The Inside Story from Italian Wine Merchants

Inside IWM, December 14-17, 2015: Giving, Getting, Loving

A look back at the week that was

3 bottle basket 1What to give? What to get? What to drink? The holidays have us in a tizzy. We began the week with a salute to the traditional Italian gift wine, Barolo–learn its history, its specifics, and some of our very favorite producers. We ended the week with a guide for last-minute wine gifts, including beautiful, weird things like corkscrews and beautiful, useful things like Scott Conant’s new cookbook. John Camacho Vidal explored the many wines of Bruno Giacosa–including the esteemed producer’s everyday bottlings. And Stephane Medard toasted the recent warm New York City weather with a lovely Piemontese white, an under $27 Roero Arneis.

Francesco Vigorito can’t hide his love of Aldo Conterno, but his two picks are off this producer’s beaten path; don’t miss the value wine! Michael Adler can’t contain his enthusiasm for Anne & Sébastien Bidault; this domaine’s Burgundies are out of this world! And Crystal Edgar believes in Champagne all the time–but especially during the holidays. She picks bottles from Billecart-Salmon that ring in your celebrations with style.

Cheers to you and to yours and to your holiday season. May it be merry, bright, and delicious!

Expert Picks: Aldo Conterno…And Aldo Conterno!

Two expert selections from Francesco Vigorito

Francesco 2014Poderi Aldo Conterno, the estate that bears the name of “The king of Barolo,” makes some excellent “business card” wines. The estate’s Barolos often overshadow these excellent bottles, so I wanted to bring them to your attention. These two bottles are some of my favorite wines at these price points. Both will blow you away! I think these two lower-tier bottles show just how good this estate has become in past decade. I could drink these all day long!

Poderi Aldo Conterno 2012 Langhe Rosso $29.99

This is an incredibly interesting blend of 80% old-vine Freisa, 10% Cabernet Sauvignon and 10% Merlot. No one really knows that Aldo Conterno makes this stuff, and for $30 it’s a steal for this great-drinking, thought-provoking and crowd-pleasing wine. The Freisa lends freshness and cherry fruit while the Cab and Merlot sneak in to provide texture, concentration and some color. Don’t miss this bottle. We don’t have much and it will be gone before they hit our cellar next week.

Poderi Aldo Conterno 2012 Langhe Nebbiolo Il Favot $64.99

A Langhe Nebbiolo from a pedigreed producers is a dream to right away or over the medium term. Last year I drank Aldo’s 2003 Langhe Nebbiolo and was totally taken aback, but the 2012 has even more oomph and concentration going for it, as well a much better vintage behind it. It drinks gorgeously right now and will continue to do so for the next decade. I would buy a case, drink half now and save the rest. Your palate will thank me!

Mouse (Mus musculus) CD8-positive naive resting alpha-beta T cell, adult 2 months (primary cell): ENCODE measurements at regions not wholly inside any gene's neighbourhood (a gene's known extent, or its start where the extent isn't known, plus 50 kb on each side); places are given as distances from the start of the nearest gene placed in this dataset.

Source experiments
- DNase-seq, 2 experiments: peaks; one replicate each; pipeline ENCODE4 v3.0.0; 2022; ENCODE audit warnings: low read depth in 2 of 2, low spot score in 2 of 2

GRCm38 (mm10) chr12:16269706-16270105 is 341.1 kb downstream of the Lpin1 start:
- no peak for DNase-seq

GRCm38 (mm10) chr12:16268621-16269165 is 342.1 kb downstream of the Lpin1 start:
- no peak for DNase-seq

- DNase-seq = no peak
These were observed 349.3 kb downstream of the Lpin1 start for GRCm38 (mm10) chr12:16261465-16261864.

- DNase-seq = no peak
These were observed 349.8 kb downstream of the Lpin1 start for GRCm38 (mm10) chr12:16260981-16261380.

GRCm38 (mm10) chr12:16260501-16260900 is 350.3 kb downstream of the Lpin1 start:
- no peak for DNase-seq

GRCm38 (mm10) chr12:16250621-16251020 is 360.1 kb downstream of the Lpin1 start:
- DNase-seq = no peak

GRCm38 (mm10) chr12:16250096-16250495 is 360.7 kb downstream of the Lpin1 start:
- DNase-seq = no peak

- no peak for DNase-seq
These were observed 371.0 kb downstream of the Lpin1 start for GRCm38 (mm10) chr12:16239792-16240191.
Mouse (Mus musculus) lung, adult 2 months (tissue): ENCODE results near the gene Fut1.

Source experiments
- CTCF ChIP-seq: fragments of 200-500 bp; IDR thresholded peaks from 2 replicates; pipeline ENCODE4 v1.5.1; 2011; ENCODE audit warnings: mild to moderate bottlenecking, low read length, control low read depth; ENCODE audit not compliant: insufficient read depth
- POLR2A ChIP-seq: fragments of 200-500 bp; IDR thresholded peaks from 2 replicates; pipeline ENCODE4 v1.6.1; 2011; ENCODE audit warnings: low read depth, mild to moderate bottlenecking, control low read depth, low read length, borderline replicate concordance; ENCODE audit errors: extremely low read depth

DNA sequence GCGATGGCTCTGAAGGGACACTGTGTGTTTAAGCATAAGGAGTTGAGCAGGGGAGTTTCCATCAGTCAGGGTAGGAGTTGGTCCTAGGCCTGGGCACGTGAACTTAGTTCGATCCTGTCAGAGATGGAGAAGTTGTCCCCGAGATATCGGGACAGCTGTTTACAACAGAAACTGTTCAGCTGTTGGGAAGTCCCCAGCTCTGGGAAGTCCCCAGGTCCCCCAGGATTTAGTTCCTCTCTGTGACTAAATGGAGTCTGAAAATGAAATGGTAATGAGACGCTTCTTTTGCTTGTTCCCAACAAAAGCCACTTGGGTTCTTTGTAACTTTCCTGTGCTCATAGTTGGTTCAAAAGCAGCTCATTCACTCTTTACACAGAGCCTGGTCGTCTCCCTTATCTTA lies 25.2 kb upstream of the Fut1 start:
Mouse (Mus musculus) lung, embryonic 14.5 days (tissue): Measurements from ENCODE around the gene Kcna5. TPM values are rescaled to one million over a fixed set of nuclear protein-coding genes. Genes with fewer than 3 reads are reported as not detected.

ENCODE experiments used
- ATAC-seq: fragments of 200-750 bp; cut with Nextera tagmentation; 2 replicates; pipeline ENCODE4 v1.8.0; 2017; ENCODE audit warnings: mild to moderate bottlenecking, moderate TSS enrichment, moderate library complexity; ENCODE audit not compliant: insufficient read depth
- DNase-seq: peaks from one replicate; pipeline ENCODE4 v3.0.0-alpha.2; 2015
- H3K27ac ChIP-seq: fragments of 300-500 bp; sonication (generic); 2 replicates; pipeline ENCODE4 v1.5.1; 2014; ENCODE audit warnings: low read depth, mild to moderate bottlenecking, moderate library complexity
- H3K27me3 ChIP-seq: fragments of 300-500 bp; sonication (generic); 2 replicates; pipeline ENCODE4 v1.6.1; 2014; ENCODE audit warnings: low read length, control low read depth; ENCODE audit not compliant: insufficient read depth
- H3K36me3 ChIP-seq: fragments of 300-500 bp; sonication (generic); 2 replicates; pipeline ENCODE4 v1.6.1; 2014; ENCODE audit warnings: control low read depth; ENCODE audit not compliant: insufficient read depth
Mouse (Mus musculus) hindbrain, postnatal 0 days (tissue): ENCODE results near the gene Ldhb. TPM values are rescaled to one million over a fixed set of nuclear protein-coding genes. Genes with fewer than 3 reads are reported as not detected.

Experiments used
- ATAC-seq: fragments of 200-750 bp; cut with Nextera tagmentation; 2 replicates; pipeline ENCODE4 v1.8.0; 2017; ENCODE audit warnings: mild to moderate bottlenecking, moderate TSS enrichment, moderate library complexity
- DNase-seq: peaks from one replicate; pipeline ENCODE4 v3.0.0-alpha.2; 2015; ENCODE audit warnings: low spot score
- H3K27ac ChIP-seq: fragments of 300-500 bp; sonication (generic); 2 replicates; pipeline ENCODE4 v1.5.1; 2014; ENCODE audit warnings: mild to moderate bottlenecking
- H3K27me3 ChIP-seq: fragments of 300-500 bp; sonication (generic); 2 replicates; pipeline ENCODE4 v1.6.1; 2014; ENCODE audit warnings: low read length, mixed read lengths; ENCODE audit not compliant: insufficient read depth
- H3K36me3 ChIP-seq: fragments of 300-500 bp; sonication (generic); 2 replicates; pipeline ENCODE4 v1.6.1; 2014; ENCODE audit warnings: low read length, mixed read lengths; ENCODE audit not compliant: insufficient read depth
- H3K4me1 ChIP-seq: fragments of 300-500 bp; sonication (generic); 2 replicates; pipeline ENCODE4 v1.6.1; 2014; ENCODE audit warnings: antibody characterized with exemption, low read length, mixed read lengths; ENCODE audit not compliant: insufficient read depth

Inside IWM, October 26-29, 2015: Pumpkins, Wine and Boo!

A look back at the week that was

tumblr_nrq18lXlRO1tipcz3o1_500It’s Halloween! And that means it’s time for pumpkins, candy, wine and boo! We ended the week with a very relevant post on pairing Halloween candy treats with wine. The day before, we created pairings for pumpkin bread, cookies, and pie. ‘Tis the season for Pumpkin spice, and we want you to raise your glass with style. On Tuesday, Michael Adler sang the praises of a stellar under $20 Rosso di Montepulicano. And we kicked the week off with a look at Grattamacco, one of our favorite under-the-radar Bolgheri producers.

Our Expert selections came in two-by-two this week. Garrett picked an unusual, affordable pair from Rhone Valley great E. Guigal. Francesco Vigorito doubled down on ’90s vintages of Super-Tuscan icon Sassicaia. Crystal poured out a matching set of the “Sassicaia of the North,” Tenuta San Leonardo’s flagship San Leonardo. And John Camacho Vidal double-fisted Aldo Conterno, but he did not pick the usual suspects!

Here’s hoping your Halloween is all treats and no tricks–and lots of really excellent wine!

Expert Picks: Aldo Conterno and…Aldo Conterno!

Two expert selections from John Camacho Vidal

CamachoLast night I had the opportunity to participate in IWM’s winemaker dinner featuring Franco Conterno from Poderi Aldo Conterno. These dinners are always spectacular because there’s no better way to taste a wine than with its maker. The Aldo Conterno estate is located in Monforte d”Alba in the Barolo region of Piemonte, and Chef Mike Marcelli created food pairings based on regional classics. We tasted the estates entry-level wines along with the famed single-vineyard Barolos that transmit the different soil characteristics, allowing for individuality in the ways they express the Nebbiolo grape. We finished off with the Barolo Granbussia, which is in a category of its own, but the wines I felt the most connection with were the value Langhe Rosso and the Barolo Colonnello, both described below.